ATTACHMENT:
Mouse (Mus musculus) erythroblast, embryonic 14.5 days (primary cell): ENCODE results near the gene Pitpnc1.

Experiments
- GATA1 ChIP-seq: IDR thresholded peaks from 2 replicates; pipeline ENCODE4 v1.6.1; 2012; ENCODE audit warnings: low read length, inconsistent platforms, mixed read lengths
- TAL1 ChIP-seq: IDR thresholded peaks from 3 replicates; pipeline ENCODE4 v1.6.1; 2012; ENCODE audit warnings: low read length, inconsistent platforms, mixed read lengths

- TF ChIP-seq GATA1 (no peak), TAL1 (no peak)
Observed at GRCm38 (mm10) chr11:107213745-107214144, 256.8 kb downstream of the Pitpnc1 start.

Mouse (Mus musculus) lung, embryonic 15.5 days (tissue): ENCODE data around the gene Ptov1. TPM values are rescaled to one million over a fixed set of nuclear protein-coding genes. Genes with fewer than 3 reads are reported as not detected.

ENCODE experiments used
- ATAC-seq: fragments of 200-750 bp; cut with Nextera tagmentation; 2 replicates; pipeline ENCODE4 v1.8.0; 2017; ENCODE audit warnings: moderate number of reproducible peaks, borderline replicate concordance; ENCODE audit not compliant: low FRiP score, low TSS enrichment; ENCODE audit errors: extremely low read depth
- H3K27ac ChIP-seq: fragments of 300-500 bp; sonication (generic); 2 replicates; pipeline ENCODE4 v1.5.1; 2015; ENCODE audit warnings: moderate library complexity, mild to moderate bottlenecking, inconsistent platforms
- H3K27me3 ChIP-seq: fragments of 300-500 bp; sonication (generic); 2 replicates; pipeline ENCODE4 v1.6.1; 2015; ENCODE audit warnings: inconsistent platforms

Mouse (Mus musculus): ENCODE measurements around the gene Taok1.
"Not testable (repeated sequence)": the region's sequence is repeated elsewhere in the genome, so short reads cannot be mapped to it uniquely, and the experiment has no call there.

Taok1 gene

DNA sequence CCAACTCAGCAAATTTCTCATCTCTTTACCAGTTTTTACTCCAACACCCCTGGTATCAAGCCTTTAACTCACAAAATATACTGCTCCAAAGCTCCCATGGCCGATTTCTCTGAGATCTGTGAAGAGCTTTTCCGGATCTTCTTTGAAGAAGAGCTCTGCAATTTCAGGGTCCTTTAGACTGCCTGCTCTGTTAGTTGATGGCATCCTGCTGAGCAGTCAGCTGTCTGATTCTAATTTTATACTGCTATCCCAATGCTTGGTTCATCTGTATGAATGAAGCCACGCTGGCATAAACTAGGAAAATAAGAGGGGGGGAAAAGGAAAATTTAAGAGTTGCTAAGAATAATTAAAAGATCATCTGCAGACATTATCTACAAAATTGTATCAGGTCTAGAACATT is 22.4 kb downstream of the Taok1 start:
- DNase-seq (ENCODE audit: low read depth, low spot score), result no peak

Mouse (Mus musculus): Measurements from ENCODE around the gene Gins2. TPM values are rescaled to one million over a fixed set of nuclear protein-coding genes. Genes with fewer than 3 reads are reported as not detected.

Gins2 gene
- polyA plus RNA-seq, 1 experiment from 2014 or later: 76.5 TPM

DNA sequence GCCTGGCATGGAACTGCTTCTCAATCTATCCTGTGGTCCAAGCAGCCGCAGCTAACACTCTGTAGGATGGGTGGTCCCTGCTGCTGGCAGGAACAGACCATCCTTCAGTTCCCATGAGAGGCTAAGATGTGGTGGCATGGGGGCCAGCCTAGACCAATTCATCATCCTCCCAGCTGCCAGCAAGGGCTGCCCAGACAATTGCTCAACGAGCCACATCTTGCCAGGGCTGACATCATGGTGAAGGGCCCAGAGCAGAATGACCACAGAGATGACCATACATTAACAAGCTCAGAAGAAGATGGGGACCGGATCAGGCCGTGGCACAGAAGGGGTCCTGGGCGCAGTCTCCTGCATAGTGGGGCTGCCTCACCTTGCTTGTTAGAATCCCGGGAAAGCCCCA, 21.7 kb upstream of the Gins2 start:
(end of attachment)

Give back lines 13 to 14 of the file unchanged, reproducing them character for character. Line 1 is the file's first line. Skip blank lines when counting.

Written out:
"Not testable (repeated sequence)": the region's sequence is repeated elsewhere in the genome, so short reads cannot be mapped to it uniquely, and the experiment has no call there.

Taok1 gene